Are advanced components overpriced?

After a 8 year break I have decided to give EVE another shot. Back in the days I ran a relatively successful manufacturing operation in WSpace/HighSec and the supply chain management / margin optimization aspect drew me back to EVE.

Before reactivating my accounts, I did some math and read up on the changes, and it seems like manufacturing hasn’t changed fundamentally while I was gone.

The one anomaly I encountered doing my research were the prices of advanced components:
I have not found a piece of T2 ship/equipment that could compete with the raw ISK/hour I would get from manufacturing (certain) advanced components. I haven’t calculated the ISK/hour for every T2 ship and piece of equipment in the game, but in general the profit margins from advanced components are significantly better.

This seems odd, considering that the barrier to entry is much lower for advanced components and it’s a lot easier to set up production. This begs the question: Why are there not more people producing advanced components?

I know that Roleplay is a factor. Producing ships and guns is more attractive than manufacturing intermediate products. Consequently more people gravitate towards it, even when they could be making more profit elsewhere. But is this the only factor or am I missing something fundamental?

*Edit: I hope this is not perceived as a whine, I would prefer to build ships and guns, but I don’t mind producing say … Quantum Microprocessors for now. I just want to understand the current market a bit better.

I think the problem you will run into is that there is not much trade volume in most of those advanced components. It is mostly just for people who are too dumb to realize that they are losing money trying to make their own T2 stuff in highsec.

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It makes no sense to use prefabricated T2 components to produce T2 items. Buying these components costs you a lot more than buying the materials to build them yourself.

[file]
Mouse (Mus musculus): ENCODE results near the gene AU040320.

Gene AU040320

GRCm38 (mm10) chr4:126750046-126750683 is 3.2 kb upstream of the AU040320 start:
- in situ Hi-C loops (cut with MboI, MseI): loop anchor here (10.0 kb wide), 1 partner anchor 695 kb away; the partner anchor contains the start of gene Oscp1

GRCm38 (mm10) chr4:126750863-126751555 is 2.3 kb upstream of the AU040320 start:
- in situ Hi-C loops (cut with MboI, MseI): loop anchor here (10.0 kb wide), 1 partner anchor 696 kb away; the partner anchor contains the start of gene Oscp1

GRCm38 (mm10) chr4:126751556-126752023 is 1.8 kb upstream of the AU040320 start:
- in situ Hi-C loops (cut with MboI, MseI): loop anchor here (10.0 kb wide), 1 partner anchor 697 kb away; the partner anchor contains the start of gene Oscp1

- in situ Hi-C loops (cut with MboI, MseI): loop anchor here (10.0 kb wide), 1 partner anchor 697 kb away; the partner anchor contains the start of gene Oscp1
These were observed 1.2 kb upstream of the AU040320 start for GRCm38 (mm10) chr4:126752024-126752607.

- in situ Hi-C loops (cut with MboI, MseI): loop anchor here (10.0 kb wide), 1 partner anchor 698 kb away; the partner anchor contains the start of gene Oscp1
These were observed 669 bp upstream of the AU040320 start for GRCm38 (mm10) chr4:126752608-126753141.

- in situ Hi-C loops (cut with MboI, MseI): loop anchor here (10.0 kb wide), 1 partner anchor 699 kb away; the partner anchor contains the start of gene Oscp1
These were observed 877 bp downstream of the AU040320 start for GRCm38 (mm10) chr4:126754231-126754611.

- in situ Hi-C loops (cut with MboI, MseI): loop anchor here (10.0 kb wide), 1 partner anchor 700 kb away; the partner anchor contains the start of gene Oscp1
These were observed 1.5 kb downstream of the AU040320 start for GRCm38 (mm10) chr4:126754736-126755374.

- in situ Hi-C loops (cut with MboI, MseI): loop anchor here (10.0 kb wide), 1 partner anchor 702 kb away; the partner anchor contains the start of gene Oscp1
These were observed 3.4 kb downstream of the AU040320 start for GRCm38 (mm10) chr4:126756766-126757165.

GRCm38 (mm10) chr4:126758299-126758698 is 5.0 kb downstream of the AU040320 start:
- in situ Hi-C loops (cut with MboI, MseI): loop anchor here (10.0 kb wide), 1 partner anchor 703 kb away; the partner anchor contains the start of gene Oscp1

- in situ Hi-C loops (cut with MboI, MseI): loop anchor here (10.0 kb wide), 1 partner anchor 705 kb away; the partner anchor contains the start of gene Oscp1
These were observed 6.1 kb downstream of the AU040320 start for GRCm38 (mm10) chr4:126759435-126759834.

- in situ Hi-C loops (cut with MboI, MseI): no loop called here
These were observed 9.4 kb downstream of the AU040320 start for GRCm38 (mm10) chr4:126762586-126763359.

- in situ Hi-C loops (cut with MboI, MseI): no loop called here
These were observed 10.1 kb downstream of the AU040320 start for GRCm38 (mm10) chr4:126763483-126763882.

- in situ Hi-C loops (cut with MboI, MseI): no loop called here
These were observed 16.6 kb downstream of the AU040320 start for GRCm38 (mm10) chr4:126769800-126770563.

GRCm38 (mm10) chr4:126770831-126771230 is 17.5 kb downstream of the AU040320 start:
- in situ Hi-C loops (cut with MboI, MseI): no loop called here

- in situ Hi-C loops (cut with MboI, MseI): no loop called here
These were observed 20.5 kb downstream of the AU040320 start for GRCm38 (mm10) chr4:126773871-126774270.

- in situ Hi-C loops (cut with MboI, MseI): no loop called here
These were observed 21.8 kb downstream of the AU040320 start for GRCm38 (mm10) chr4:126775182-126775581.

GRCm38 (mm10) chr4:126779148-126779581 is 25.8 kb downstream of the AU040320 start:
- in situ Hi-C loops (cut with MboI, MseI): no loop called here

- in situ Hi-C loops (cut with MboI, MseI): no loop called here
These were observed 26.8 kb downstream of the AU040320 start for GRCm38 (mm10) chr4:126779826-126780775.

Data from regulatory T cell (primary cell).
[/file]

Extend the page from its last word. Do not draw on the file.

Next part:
But why manufacture the T2 items at all, when the components yield a better return for the time invested?

That’s a good point, the volume of sale for those items is comparatively low, but that’s in part due to the noncompetitive prices. It’s also not true for all advanced components, Fernite Carbide Composite Armor Plate for example sell below their production value.

Because… you can… use them?

Money can be exchanged for goods and services.
Homer J. Simpson

That is to say, you can always use ISK to buy the items you want, but you are better off producing the item with the highest rate of return.

If all you care about is ISK, then sure.

But there are other players out there who serve as mass industrialists to produce modules, ship, etc. to supply their corp/alliances’ doctrines.

As someone that uses T2 manufacturing in hi-sec as my only significant form of ISK I thought I’d throw my tuppenny worth in. I enjoy the business/supply chain analysis stuff - it takes all sorts.

Now for the rambling post - the last paragraph is the relevant bit:

Look at the entire supply chain and what profits are made in manufacturing each part you need, and importantly how long that item will take to produce and whether that time could be more profitably used.
Generally there’s profits to be found in manufacturing the Advanced Components rather than just buying them direct from Sell orders. Buying using a buy order is a different matter, they are normally at, or below the manufacturing break-even.
You are paying for the convenience of being able to just say “I want x NOW!”

Also, with many items I can produce more than I can sell - the turnover on many items is modest and you are in competition with others. The recent brokerage charges have encouraged small and often feeding the market rather than big order and 0.01 ISK it downwards (my opinion: good change). I have excess manufactruing capacity so using that to manufacture supply chain items is a good idea.
I can save 7-8% on the manufacturing cost of a Mega Beam Laser II by making rather than buying the Laser Focusing Crystals. That’s the difference between “loss” and “negligible profit”.
But you need to be looking on a case by case basis, and recognise that there are occasions where “just buy things” is a perfectly good option.

When you start down this path you’ll find that the Advanced Component manufacturing can be a bottleneck - the manufacture of the Component volumes you need is longer than the time needed to make the final T2 items. You may want to pay the premium to buy those items instantly because of a opportunity for a major profit from the finished product. You may want a stockpile of Components for the same reason, but that’s capital tie-up.
Some of the T2 component PI products can be made on a factory planet more cheaply than just buying them, that’s an option for profit in the supply chain.

How Value Add works in a supply chain is very interesting.

In answer to the “Are advanced components overpriced?” - No, because there are people willing to pay that price. And that “what someone else will pay you for them” is the absolute definition of “value” of an item. You may not like paying that price because you can make 'em cheaper. But that’s how you value those items. Value isn’t absolute.

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